Friday, May 13, 2016

An Interview with...Ewelina Murach

Once a week I post interviews with interesting people about their insights on their experience of working in the Knitting industry. I’ve noticed that every one of these individuals makes their living in a slightly different manner bringing their own unique presence to the knitting world.

You can find
Ewelina here and here on Ravelry.

Where do you find inspiration?

Everywhere: I look out for patterns and colour combinations wherever I go. I often have a camera with me and take photos of anything that seems interesting: it can be a random pattern created by different colour bricks, unusual angles in a building, or even a pattern created by cracks in the pavement. I spend some time every week looking for interesting images online – images of garments (not necessarily knitwear), interesting patterns, shapes - it can be anything. I also have several sketchbooks where I collect my ideas.

Sometimes inspiration comes from yarn – I see a skein of yarn and immediately know what I'm going to make. But that does not happen often – life would be too easy that way.

Usually the something that inspires me is just the starting point: I see a stitch pattern or garment construction that grabs my attention or need a particular kind of garment for my kids. Then comes swatching, sketching and more swatching - and that is the process where I get most ideas. Very often what comes out at the end has nothing to do with the original idea, but that is what makes designing exciting.

What is your favourite knitting technique?

I like trying new techniques and tricks, but my firm favourite is lace or lace combined with cables and stockinette stitch – I love the fabric they produce and endless design possibilities they offer. Recently I have also fallen in love with garter stitch, which I avoided since the first scarf I made for my teddy bear at the age of 6, wrongly thinking garter stitch is for beginners only.

How did you determine your size range?

I make the size range as wide as possible, but I stop at size 3X for adults – I have found it really difficult to find test knitters for sizes 2X and larger. I never really see finished projects in the largest sizes, so I'm not sure there is a demand. 

When I design for kids, the size range depends on design elements used. Sometimes a design is suitable for a full range of sizes from newborn to 12 years, sometimes it is not. For example, a wide lace panel, like the one I used in Leaf Lace Cardigan, would not work with a raglan construction for baby sizes because it is too wide, so the smallest size is 2 years. With some designs, I do not go higher than 8 years - a design that looks cute on a toddler, might not necessarily appeal to a 12-year old.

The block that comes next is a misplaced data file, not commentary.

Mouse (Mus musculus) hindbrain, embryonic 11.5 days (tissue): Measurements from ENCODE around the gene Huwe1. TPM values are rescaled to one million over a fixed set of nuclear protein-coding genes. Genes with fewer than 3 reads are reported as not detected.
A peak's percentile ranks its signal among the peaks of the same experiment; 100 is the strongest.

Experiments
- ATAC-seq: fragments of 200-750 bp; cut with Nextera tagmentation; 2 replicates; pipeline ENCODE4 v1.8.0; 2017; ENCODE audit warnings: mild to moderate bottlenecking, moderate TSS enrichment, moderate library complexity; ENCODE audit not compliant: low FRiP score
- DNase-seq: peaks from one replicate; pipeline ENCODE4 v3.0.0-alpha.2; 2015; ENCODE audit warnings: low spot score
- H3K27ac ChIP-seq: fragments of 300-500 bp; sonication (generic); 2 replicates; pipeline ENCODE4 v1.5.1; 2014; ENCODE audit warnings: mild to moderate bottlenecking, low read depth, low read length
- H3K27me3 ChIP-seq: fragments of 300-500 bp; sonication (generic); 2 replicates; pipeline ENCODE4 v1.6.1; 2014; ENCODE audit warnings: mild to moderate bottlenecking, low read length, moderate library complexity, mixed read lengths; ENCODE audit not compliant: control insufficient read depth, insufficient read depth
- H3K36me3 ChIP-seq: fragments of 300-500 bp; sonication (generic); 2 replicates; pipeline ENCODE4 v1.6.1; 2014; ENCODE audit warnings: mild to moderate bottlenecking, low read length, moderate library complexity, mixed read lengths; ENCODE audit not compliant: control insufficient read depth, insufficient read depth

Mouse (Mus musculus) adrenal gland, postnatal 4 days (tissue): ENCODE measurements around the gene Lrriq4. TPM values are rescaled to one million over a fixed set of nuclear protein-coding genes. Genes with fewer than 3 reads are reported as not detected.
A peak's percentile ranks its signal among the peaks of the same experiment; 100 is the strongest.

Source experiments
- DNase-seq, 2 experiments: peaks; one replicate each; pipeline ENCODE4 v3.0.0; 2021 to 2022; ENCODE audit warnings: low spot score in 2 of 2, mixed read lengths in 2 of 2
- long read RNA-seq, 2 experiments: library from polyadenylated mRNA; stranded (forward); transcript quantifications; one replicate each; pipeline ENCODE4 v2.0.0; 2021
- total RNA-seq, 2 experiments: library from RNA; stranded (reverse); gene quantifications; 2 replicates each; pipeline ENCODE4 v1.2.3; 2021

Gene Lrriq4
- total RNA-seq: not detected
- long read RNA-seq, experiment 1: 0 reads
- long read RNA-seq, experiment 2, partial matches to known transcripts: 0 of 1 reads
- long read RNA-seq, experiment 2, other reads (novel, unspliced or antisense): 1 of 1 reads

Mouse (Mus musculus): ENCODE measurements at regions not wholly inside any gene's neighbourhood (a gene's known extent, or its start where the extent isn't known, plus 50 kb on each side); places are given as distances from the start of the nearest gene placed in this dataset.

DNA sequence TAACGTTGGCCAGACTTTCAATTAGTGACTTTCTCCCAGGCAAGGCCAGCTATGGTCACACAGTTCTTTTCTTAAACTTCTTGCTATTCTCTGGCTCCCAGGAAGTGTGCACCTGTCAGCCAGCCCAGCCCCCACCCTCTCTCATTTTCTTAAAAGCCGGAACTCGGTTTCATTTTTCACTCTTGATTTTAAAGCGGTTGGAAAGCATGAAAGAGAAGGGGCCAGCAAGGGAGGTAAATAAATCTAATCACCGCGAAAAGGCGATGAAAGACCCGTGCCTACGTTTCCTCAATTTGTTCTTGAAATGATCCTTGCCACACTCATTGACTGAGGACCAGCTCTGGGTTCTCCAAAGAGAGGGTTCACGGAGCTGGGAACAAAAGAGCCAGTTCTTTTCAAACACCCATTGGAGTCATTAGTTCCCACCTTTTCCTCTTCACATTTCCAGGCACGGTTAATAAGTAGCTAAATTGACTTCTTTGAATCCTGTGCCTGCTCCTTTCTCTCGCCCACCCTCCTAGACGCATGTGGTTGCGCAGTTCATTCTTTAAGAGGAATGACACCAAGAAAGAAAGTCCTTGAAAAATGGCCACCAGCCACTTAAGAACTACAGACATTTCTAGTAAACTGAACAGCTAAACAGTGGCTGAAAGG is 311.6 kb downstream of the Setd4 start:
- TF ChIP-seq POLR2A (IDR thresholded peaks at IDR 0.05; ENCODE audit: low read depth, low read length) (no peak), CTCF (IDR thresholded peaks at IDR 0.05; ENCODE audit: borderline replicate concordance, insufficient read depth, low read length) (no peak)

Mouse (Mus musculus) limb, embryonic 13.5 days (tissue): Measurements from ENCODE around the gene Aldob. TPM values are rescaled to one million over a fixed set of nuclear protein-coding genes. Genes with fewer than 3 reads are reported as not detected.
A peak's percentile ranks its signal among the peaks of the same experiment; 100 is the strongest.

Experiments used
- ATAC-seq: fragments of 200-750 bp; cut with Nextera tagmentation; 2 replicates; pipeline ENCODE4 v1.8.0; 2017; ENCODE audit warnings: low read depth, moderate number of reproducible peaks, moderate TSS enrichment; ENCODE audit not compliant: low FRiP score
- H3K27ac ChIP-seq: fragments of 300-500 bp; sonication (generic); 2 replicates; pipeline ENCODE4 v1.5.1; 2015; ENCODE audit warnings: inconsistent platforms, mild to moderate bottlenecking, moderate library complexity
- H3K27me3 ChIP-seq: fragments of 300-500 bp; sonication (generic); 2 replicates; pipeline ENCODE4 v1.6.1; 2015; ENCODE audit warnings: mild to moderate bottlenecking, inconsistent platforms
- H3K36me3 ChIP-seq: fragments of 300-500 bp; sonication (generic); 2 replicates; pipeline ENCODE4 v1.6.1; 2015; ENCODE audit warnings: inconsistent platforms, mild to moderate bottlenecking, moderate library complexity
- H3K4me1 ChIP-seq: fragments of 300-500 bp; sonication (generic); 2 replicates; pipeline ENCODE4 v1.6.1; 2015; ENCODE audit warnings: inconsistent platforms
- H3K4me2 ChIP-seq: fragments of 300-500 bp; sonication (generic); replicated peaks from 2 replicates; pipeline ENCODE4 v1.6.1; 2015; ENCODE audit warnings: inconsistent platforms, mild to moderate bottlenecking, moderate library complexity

Do you look at other designers’ work or are you afraid that you will be influenced by their designs?

Yes, I look at other designers' work all the time – because there are so many awesome designs out there and you can learn so much. I believe if you want to be a designer, you need to know what is happening in the knitting world.

How do you feel about the so called controversy of “dumbing down” patterns for knitters?

Patterns should be detailed enough to give knitters enough information so they can successfully complete a garment, without having to work stuff out for themselves with a spreadsheet. 

To make my patterns more accessible, I used to include tutorials in my early patterns, but I do not do it any more, instead I provide a list of links to tutorials available on the web. I also list the skills used in the pattern, so knitters can make their own decision whether the pattern is at the right level for them.

When I'm not sure how detailed my instructions should be, I use feedback from my test knitters – I try to have test knitters of different levels of experience, which gives me a picture of what knitters using my patterns might find difficult.

How many sample/test knitters do you have working for you or do you do it all yourself?

I always knit my own samples. This helps me to figure out pattern details, and make sure my instructions work – I write the pattern while I'm knitting. Sometimes things do not work the way I assumed they would, and I have to make changes to the design. Only after I have finished all tricky parts of my sample that require shaping or changes in the stitch patterns, and I'm satisfied everything works, I grade the pattern and have it tech edited and test knitted.

I do not have a set group of test knitters, many change from project to project, but there are several people who have tested most of my designs. I usually have 1-2 test knitters per size, the biggest test I have run had about 30 test knitters.